Capture Rates: Find the Right Retail Data Properly
Back in the day, marketers didn’t have a lot data and, therefore, not a lot of computing power. But they did have a reasonable amount of certainty when analyzing performance.
The inclusion of retail, Web analytics, mobile, social media and whatever other data you want to include has been both a blessing and a curse. Now marketers can track more customer behavior than ever. But they can’t be certain what they're tracking is “right.”
Take e-mail, for instance. Say you send an e-mail campaign to a retail customer. The customer shops in the store a day later and pays using cash. The e-mail campaign worked. You don’t easily see that the campaign worked, however.
This is where the concept of capture rate comes into play. Your ability to capture retail sales transactions varies, depending on the customer segment you're analyzing.
You might be able to capture 80 percent of the transactions across best customer segments, for instance, missing a few cash transactions and new credit card numbers. Retailers analyze individual customers at different points in time. As new transactions are captured, the retailer knows the percentage of transactions that are actually captured at different points in time. This helps determine the “capture rate.”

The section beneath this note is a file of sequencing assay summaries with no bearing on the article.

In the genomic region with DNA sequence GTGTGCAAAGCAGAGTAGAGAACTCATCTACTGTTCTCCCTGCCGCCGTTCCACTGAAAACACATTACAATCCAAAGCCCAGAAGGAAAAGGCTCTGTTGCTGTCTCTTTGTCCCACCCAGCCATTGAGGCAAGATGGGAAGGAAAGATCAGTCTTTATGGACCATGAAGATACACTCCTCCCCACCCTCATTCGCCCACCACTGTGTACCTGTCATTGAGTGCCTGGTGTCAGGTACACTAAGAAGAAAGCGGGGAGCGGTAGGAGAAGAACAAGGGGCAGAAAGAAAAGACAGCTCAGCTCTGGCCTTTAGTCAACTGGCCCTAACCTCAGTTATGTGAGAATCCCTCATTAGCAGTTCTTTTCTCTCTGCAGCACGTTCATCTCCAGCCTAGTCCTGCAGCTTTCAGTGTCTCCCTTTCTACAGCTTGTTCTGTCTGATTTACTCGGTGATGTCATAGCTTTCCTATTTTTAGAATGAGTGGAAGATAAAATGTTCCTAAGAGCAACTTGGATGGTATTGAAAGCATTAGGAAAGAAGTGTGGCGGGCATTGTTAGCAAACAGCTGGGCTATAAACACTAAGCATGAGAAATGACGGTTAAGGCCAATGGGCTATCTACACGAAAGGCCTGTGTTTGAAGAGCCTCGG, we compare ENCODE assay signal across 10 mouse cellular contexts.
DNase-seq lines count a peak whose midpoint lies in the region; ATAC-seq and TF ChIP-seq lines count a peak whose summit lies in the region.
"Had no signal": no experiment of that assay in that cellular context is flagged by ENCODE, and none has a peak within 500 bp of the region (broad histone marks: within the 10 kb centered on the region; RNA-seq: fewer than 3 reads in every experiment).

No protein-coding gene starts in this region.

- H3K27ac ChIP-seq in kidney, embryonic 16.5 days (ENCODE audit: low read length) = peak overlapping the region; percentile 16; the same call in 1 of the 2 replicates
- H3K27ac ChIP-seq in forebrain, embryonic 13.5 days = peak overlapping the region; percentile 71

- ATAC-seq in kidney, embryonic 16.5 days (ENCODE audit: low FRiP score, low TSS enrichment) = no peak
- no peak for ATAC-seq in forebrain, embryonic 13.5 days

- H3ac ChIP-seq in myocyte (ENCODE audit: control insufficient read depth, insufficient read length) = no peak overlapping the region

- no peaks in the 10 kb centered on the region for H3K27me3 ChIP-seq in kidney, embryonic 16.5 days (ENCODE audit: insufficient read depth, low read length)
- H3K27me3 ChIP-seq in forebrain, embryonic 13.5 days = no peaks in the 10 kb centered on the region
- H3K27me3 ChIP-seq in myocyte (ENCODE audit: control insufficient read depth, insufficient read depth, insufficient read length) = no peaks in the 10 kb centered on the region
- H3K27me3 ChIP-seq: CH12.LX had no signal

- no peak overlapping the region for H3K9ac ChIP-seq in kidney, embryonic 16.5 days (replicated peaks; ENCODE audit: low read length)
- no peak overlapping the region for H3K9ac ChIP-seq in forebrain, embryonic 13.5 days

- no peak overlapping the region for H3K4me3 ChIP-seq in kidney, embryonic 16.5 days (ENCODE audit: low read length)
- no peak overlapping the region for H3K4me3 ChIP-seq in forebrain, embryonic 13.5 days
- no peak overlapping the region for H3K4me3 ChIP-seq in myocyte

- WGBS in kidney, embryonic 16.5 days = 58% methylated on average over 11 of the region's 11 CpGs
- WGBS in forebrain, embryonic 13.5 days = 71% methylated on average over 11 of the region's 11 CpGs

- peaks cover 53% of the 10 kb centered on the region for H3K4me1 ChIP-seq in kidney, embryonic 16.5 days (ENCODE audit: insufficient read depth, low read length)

Why is this important? Let’s go back to the e-mail campaign. A retailer sends a campaign to a customer segment and uses a mail/holdout test strategy to measure results. The mailed group spends $2 online and $2 in stores, for a total of $4. The holdout group spends $1.75 online and $1.60 in stores, for a total of $3.35. The difference between the mailed group and the holdout group is 65 cents.
But we know that in retail stores, among best customers, you’re only truly capturing 80 percent of sales. So you need to make an adjustment for the transactions you’re not actually capturing, but are actually happening. Here's a view of the results, after accounting for an 80 percent capture rate:
- The mailed group spends $2 online and $2.50 in stores, for a total of $4.50.
- The holdout group spends $1.75 online and $2 in stores, for a total of $3.75.
The difference between the mailed group and the holdout group is 75 cents. This is the secret to measuring return on investment with incomplete data. The campaign most likely outperformed your original evaluation.
The analysis is highly dependent on making reasonable assumptions, so try to be conservative. If you believe your capture rate at a segment level is 80 percent, for instance, use 90 percent as the assumption. You’ll underestimate actual performance, but you’ll protect yourself should the assumptions significantly change.
As retail channel integration continues to grow, you’ll be faced with many more data interpretation challenges. Your job is to try to estimate “what might have actually happened,” and then illustrate customer performance before and after applying assumptions.